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Last month I spoke with a group of our Catholic Primary School principals.  They had asked me to help reinforce their role as guides and guardians of the Catholic Character of our schools.  It occurs to me that much of what I shared with them applies to everyone who claims to be a follower of Jesus Christ.  Under six headings we explored the identity of someone promoting the Catholic Character.  Here they are.  Check them against your own understanding of what it means to be a Catholic Christian.

  • A witness to Gospel values – you can only be credible if you are joyful. Joyfulness springs from thanksgiving.  Thanksgiving opens you to compassion.
  • A servant leader – does not sit easily with the secular model of leadership. Leadership that is respected comes from the gift of self.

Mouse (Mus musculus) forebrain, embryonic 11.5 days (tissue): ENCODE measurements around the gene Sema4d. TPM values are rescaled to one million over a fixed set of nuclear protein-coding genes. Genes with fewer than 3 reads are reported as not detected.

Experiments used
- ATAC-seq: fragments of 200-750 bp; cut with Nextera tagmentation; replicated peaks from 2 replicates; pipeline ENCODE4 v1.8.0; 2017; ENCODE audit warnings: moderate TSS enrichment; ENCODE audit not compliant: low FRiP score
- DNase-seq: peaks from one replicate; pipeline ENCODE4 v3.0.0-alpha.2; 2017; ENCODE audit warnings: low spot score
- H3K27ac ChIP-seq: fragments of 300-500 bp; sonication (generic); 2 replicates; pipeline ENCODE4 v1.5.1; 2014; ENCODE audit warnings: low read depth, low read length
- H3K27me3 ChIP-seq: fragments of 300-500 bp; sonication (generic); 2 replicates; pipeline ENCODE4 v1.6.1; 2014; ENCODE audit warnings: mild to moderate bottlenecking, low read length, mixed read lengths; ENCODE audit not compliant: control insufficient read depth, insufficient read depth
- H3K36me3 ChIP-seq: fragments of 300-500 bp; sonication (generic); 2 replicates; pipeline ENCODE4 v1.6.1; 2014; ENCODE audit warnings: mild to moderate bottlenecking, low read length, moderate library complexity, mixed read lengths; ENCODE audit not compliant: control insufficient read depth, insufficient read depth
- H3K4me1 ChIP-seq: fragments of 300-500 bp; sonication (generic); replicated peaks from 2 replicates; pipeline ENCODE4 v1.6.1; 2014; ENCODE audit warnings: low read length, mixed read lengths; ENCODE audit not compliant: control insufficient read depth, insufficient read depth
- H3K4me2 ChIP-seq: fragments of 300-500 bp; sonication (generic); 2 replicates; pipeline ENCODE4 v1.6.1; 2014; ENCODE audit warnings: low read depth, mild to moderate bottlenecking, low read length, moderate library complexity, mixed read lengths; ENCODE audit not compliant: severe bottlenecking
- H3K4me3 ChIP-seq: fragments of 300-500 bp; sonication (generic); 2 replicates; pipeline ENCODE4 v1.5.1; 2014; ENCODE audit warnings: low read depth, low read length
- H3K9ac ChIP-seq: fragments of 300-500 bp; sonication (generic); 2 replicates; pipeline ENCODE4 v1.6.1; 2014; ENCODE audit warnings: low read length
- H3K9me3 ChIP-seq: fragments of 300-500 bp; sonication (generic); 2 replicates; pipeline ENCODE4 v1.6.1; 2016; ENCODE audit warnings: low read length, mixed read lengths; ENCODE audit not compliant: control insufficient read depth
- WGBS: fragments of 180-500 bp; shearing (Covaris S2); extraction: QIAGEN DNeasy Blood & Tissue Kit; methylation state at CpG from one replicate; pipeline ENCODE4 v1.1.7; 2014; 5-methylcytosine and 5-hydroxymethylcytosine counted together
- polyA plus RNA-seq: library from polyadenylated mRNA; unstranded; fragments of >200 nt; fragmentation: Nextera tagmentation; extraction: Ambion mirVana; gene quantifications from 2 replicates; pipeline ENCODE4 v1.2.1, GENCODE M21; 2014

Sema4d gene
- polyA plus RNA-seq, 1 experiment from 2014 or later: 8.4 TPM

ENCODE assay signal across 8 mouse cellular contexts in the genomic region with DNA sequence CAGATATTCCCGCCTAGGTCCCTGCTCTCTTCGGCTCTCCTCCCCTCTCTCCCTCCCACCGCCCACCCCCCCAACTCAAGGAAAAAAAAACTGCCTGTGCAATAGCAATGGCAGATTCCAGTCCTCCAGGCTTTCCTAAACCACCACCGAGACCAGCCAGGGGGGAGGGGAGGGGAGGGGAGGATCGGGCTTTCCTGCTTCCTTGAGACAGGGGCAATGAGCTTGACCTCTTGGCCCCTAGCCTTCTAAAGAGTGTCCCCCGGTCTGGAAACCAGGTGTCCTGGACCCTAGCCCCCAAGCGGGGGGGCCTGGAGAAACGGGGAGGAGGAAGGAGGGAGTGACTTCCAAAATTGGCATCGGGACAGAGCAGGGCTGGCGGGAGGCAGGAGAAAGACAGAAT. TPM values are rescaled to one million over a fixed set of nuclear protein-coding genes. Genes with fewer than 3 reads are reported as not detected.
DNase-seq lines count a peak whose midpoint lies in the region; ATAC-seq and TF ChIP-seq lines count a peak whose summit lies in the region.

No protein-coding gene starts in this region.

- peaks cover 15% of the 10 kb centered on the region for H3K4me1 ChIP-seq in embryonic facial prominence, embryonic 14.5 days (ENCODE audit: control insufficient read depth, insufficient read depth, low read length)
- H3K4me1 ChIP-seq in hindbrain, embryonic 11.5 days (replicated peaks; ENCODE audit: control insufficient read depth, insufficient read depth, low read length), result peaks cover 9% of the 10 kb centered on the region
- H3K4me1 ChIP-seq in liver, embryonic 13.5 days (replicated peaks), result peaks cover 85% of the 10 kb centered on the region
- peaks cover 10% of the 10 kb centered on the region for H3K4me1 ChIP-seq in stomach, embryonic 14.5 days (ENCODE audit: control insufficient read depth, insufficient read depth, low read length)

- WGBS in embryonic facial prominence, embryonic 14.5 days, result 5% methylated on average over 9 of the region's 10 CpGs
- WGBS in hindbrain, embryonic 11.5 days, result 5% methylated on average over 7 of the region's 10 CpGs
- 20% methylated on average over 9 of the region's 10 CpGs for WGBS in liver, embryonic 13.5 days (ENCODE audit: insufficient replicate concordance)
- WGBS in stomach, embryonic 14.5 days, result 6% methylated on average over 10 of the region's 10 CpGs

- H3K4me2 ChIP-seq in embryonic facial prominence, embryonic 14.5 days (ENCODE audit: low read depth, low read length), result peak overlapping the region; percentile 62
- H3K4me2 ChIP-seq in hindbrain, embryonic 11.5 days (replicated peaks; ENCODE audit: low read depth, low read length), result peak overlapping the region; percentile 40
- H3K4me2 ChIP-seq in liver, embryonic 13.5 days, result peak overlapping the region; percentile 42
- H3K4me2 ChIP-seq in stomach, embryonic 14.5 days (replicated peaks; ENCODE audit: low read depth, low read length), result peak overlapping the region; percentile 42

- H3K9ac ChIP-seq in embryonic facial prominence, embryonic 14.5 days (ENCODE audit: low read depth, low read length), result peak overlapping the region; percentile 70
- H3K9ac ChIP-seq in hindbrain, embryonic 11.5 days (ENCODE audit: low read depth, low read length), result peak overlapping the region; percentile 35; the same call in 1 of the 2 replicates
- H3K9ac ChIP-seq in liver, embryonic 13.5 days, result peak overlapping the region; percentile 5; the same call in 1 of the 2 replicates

• A midwife – bringing Jesus to birth in all your relationships. You are called to nurture life: act justly, love tenderly, walk humbly with your God. [Micah 6:8]
  • A team person – open to dialogue and working together with others. Positive collaboration recognises the gifts in each person.
  • A pilgrim – a person of hope, living with the conviction that our lives are going somewhere. Hope is wildly ambitious.
  • A parish person – while principals are encouraged to work closely with the local parish, parishioners should not separate their personal lives from their parish connection. “Owning” your parish gives life to both parish and school.

Fr James

The full newsletter can be viewed here.

The Cathedral Connection 30 September 2018